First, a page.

The first three letters of the 12 emphasize a new and superior society in America. Letter III, the section always found in anthologies today, answers the question ``What is an American?'' In America, he writes, ``The rich and the poor are not so far removed from each other as they are in Europe.'' Cr`evecoeur is certainly one of the first to use the familiar metaphor of America as the melting pot of the nations:
``Here individuals of all nations are melted into a new race of men, whose labours and posterity will one day cause great changes in the world. Americans are the Western pilgrims, who are carrying along with them the great mass of art, science, vigor, and industry, which began long since in the east.''
Cr`evecoeur presents a favorable picture of American life, ``fair cities'' in ``an immense country filled with decent houses.'' America is ``one diffusive scene of happiness.'' It is not only the seat of the good life but also a land of simplicity and innocence which nourish the free man working in the soil, an idealization similar to Rousseau's. The farmer, a representative American, could serve as a pattern for all men. Tilling the soil and wisdom are closely related: `` ... the salubrious effluvia of the earth animates our spirits, and serves to inspire us.''
Cr`evecoeur shows that nature is not always beneficent. In Letter X cruel aspects are seen in snakes fighting to the death, hummingbirds growing irascible, and storms and insects striking the happy farmer.
When I returned to Cr`evecoeur many years after my university days, I was surprised to find that about a third of the ``Letters,'' IV through VIII, are devoted to Nantucket and Martha's Vineyard. Letter IX deals with the South, Charleston, S.C., and the ``physical evils'' of slavery.
In my subsequent reading of Cre`evecoeur I was charmed by the scenery's natural beauty and the simple pastoral life. Ironically I became an interested observer of farm life. Memories of farming experience I once sought to forget underwent a change. One scene in Letter II, ``On the Situation, Feelings, and Pleasures of an American Farmer,'' was an invocation to remembrance. The farmer places his child on an attached seat of a plow, and ``the odoriferous furrow exhilarates his spirits.''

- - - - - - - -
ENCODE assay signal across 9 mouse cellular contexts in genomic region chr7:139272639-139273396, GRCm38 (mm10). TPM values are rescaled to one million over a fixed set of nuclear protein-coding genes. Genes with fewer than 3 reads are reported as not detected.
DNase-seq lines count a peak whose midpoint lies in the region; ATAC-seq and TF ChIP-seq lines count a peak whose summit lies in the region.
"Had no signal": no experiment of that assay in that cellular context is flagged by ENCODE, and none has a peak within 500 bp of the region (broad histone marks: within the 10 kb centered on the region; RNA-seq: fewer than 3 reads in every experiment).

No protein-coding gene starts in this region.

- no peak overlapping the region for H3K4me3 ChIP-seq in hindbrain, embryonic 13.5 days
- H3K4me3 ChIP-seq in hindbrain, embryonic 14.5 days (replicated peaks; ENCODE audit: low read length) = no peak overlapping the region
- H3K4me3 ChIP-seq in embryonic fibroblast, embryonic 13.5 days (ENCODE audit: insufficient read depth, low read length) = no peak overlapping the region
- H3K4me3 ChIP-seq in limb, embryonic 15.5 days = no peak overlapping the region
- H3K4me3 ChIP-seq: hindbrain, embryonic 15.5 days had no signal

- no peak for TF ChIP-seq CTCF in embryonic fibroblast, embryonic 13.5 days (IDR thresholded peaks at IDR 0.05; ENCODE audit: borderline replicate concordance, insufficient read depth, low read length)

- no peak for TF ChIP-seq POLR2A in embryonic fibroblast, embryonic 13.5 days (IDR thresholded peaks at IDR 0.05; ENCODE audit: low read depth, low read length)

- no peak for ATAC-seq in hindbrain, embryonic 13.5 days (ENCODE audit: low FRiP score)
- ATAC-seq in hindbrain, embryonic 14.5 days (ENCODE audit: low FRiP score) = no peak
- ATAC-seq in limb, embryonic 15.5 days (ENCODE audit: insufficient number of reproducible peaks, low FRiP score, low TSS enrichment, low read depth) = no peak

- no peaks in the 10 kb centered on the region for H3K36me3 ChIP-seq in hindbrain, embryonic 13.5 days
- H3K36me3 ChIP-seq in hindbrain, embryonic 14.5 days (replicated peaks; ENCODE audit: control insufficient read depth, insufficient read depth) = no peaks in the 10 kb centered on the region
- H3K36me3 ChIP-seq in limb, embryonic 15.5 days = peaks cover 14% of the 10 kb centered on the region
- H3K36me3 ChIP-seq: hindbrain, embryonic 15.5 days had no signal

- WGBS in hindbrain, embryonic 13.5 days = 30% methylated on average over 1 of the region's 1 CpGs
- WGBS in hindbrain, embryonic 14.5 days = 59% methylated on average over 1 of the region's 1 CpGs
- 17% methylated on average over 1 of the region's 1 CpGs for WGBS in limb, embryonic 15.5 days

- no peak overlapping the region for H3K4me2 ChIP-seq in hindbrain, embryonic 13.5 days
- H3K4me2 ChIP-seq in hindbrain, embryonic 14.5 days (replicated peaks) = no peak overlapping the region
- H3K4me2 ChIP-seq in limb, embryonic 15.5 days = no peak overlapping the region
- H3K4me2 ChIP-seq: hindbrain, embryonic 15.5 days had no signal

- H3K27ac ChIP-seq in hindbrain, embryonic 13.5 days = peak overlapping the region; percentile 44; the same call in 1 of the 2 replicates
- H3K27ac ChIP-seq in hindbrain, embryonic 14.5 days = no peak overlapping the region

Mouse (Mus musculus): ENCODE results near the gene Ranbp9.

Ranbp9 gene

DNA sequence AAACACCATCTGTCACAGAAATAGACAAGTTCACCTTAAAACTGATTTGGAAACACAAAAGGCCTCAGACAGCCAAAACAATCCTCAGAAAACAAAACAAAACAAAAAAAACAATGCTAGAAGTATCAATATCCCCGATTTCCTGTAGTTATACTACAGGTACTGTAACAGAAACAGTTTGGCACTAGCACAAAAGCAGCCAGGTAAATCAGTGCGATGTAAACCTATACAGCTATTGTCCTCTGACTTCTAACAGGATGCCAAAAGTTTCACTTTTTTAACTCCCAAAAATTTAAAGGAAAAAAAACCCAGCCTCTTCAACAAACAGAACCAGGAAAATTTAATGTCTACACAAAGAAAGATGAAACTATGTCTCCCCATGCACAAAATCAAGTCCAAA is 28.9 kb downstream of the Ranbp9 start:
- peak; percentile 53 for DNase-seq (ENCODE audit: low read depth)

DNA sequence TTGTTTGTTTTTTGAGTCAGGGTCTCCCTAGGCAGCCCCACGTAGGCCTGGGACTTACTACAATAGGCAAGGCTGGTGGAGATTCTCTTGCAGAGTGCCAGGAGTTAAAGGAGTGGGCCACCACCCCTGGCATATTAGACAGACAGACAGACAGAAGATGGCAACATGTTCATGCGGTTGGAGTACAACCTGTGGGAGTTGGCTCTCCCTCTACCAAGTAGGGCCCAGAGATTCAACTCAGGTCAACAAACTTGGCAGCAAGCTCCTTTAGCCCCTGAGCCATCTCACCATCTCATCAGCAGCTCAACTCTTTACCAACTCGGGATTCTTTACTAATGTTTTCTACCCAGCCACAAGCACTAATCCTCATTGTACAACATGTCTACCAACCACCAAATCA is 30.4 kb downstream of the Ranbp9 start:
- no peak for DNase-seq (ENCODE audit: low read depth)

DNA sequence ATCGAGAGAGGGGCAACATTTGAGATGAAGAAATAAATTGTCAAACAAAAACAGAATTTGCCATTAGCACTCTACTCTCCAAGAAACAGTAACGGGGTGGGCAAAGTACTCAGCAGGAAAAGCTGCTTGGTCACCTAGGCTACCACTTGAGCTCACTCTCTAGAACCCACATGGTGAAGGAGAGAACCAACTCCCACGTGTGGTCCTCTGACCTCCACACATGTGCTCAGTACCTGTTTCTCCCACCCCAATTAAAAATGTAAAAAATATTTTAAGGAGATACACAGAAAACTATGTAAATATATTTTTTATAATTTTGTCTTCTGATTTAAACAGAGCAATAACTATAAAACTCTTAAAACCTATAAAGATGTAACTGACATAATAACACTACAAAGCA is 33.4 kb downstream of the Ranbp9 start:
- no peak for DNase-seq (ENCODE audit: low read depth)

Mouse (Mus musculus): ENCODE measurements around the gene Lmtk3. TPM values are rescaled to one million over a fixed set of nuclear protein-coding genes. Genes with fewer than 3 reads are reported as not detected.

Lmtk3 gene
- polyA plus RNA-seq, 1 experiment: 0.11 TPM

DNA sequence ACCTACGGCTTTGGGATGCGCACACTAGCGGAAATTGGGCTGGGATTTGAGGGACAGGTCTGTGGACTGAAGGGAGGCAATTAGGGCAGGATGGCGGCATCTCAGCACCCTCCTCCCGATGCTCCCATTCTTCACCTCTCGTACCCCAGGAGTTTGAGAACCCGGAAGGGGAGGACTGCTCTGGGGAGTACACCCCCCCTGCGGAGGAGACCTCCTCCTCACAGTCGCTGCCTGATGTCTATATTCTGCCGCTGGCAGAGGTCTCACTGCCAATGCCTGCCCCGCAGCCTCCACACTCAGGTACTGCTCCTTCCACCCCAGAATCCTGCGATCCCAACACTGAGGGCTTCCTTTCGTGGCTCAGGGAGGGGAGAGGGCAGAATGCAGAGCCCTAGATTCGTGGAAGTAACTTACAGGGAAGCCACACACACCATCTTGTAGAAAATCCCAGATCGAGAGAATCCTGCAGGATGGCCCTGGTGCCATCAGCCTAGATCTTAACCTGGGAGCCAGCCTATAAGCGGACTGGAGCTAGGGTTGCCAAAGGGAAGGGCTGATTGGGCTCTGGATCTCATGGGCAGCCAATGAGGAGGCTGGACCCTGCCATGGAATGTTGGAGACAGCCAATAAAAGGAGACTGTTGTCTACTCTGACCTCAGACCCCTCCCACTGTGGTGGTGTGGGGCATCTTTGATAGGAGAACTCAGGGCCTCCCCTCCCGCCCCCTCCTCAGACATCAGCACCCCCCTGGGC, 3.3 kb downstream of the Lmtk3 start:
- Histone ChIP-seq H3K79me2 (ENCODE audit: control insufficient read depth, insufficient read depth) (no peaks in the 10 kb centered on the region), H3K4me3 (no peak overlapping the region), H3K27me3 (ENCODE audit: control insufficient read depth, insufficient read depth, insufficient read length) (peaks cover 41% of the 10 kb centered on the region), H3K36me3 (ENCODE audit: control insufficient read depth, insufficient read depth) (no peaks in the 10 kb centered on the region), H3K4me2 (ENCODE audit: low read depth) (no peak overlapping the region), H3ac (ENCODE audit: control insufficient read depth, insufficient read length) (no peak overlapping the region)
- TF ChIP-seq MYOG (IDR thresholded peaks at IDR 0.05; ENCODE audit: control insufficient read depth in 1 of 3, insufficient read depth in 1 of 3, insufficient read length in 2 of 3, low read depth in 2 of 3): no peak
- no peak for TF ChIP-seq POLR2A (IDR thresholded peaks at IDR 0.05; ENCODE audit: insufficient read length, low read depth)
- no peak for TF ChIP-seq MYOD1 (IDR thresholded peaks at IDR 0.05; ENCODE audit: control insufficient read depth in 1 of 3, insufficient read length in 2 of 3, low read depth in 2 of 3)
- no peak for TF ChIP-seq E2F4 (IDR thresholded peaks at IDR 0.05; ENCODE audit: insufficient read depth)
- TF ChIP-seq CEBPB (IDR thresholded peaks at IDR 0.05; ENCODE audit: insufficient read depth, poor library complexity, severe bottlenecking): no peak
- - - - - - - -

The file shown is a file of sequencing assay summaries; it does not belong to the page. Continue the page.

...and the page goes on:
As a five-year-old I often rode on my father's plow, sitting on a bar connecting the handles. I inhaled the stimulating breath from the moist, freshly turned earth. Crying field larks, blown about by the prairie wind, searched for grubs and insects in the furrows behind us. There was one great difference between Cr`evecoeur's farmer and my father - he hoped that I would never follow in his footsteps, that my education would come from books and not from the soil.
Early critics claimed that the ``Letters'' were an attempt to encourage emigration from the British Isles. Although George Washington thought the work ``afforded a great deal of profitable and amusing information,'' he believed it ``embellished with rather too flattering circumstances'' the American scene.
Opinions of Cr`evecoeur have ranged from sentimentalist to a philosophical and cultivated man, but sustained interest has assured him a permanent place in the history of American literature.